It’s been a while since I made a lot of these, and maybe it’s time to reflect upon it a bit. But first, I want to show you the last item:
I love this neckline design, if I may say so, having designed it myself :-) (I’m not at all a professional designer.)Perhaps most of all because it lets me combine a lot of different fabrics (typically five, on this garment four). Then I can make fun, colourful clothes! And I like the compromise between function (large neckline opening for a small child’s head) and the esthetic side of it.
It is also a challenging design to use, for better or worse. I guess it’s pointless to proceed with my little evaluation without explaining how the neckline is actually made. I made a tutorial in 2011, if you don’t understand norwegian, and Google translate doesn’t work well, I think you can understand much from the pictures.
Trying to summarize what’s important when sewing it, I think it is that the edge running like the number 9 is not too loose, (nor too tight, I told you it was challenging…). You need a fabric that not only stretches well, but also regain its shape easily. In my experience, rib fabric works best. I’ve tried interlock, single jersey and velour knit with various results (especially the last is not recommended). A drawback to the design, is a tendency that the shoulder flap on the front piece rolls/turns inwards like this:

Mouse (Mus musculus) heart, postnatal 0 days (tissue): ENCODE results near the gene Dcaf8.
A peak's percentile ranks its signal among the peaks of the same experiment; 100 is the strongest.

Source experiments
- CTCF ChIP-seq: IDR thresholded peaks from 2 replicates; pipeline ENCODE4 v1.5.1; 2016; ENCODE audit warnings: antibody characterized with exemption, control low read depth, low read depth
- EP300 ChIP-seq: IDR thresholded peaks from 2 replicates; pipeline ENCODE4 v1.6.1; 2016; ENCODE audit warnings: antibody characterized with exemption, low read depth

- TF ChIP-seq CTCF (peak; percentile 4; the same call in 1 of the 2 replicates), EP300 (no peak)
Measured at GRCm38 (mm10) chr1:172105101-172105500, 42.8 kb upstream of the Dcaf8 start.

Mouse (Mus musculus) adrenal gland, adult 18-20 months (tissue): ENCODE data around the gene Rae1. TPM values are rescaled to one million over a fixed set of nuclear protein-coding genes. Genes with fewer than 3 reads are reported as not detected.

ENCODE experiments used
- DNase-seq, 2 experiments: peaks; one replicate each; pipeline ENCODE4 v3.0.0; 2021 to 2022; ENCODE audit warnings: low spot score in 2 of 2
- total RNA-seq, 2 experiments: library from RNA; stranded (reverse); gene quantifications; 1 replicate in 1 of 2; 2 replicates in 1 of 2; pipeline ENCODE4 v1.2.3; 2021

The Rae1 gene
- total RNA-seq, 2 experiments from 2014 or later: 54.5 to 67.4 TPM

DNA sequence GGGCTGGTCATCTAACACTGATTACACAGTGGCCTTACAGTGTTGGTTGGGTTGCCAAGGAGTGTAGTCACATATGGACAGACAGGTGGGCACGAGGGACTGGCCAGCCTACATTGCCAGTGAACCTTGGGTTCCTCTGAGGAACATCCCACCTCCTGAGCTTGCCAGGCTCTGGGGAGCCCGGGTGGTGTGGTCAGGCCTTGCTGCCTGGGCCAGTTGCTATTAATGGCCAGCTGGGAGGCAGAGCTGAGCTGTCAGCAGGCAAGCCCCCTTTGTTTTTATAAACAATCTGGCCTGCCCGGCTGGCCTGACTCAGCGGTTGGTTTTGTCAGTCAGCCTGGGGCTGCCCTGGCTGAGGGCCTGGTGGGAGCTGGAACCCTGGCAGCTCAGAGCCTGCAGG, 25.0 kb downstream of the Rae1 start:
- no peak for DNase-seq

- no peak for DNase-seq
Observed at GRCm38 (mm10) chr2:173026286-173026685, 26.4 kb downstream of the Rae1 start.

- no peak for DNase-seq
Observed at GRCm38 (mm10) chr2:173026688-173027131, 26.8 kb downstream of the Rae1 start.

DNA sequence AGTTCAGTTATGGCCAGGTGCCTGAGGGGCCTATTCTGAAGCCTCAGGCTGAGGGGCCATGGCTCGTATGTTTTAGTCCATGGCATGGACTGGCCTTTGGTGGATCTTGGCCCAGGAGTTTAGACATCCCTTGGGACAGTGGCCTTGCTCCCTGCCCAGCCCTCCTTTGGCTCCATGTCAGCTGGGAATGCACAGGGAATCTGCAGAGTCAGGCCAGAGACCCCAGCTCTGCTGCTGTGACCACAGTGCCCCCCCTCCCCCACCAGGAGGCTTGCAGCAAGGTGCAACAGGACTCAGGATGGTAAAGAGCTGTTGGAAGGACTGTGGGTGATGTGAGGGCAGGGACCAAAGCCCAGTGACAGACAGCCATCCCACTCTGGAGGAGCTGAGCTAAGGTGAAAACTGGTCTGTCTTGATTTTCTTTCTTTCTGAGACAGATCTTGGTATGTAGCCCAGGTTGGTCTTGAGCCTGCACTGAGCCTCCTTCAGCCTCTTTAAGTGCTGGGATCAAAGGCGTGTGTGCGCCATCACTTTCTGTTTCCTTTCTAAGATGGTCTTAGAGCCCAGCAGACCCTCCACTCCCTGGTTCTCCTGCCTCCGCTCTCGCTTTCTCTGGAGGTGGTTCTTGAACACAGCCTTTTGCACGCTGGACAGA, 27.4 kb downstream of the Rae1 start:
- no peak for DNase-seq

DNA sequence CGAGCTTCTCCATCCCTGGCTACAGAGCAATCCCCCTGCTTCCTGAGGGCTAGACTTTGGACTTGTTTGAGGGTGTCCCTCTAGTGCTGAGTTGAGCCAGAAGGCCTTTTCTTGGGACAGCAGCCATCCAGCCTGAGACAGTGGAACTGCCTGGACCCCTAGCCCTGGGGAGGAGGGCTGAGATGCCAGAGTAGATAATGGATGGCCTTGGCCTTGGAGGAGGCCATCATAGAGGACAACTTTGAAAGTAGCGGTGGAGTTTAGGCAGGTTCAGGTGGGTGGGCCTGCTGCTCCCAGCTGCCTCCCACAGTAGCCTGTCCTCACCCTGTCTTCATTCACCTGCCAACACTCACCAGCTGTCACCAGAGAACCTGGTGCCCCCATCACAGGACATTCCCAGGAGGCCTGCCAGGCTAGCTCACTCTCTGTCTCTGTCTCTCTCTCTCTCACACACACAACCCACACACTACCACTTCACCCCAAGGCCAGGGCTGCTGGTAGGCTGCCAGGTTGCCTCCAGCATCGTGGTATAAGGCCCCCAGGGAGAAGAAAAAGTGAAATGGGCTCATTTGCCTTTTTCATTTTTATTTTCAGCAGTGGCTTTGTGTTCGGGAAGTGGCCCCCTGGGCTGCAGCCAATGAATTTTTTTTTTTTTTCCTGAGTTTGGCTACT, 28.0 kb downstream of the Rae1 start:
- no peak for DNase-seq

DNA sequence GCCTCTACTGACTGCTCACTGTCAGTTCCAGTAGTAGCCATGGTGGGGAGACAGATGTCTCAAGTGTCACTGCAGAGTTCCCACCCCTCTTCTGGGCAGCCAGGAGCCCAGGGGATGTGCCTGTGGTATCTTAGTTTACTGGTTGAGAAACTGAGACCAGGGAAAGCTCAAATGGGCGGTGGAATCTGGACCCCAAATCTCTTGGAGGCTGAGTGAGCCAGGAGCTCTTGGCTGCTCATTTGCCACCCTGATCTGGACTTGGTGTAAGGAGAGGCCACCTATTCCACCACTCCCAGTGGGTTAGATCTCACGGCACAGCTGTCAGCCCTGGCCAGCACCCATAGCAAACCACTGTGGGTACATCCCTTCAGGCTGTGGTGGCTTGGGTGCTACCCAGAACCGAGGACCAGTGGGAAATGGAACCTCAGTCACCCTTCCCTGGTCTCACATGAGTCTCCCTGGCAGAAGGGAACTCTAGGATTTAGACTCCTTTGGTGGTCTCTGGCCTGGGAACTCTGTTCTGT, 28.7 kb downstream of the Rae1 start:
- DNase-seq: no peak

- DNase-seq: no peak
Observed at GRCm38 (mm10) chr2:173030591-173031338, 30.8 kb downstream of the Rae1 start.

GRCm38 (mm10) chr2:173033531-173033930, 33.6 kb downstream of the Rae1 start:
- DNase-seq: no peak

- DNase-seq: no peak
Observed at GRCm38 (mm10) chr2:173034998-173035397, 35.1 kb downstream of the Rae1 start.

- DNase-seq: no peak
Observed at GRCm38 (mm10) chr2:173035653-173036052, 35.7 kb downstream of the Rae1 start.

I’m not sure I have a solution to that problem yet, other than making sure the edge is not too loose. It’s like wearing a skirt that rotates around your waist as you walk: I go tickling my children’s necks all the time, as I put the edge back in place (ehh, “all the time”; it’s not really that big problem…) Sometimes I think that it would be easier if I placed a snap on the binding at the left shoulder to prevent rolling of the edge, but that would kind of ruin the whole idea about the design. Having said that, if some of you makes a garment with this design and finds it better to place a snap there, I won’t criticize :-)
The bodysuit in this post:
The binding on this body (size 3 months) is not made with a binder on the coverstitch machine, but by stitching a double folded rib band, right sides facing (rette mot rette), with the overlock serger. It turned out to be a little bit too tight, wrinkling/pulling the fabric together, but when I topstitched along the neckline with the coverstitch, the fabrics were stretched out ok. Twin needle on the sewong machine would have done the job too.
In most cases, I have used different fabrics over the tummy and the back, but this time, I used the summer fabric on both sides. It’s been a while using the design, and I forgot that the design on the back piece overriding the front piece us turned almost upside down... I guess that the little boy on the left shoulder can say hello to the baby’s older sister when baby’s being nursed ;-) When using a fabric that can’t be turned upside down, like the fabric on the picture above, it’s of course possible to split the back pattern into two pieces, having a seam at the shoulder.
Fabrics: Jerseys from Malika og Rosa (main fabric), Stofstedet.dk (green), JNY Design (clouds). Rib bought in Denmark somwhere. The pants are made of sommerfrotté/ thin stretch terry fabric. Bought from Jydsk stoflager (living at or visiting Jylland? A visit to this shop is recommended!)
If you feel challenged (not only warned ;-), and want to try the No. 9 neckline/“Nitals-opning”, feel free, I’m honored! It is a registered design i Norway, but if you want to sell garments in small scale (hobby-basis), I won’t mind. (Commercial use? Contact me…)
Want to see more garments with this type of neckline?
My garments are found under the label “Nitals-opning by Annwes” HERE.
Here is a little gallery of most of them: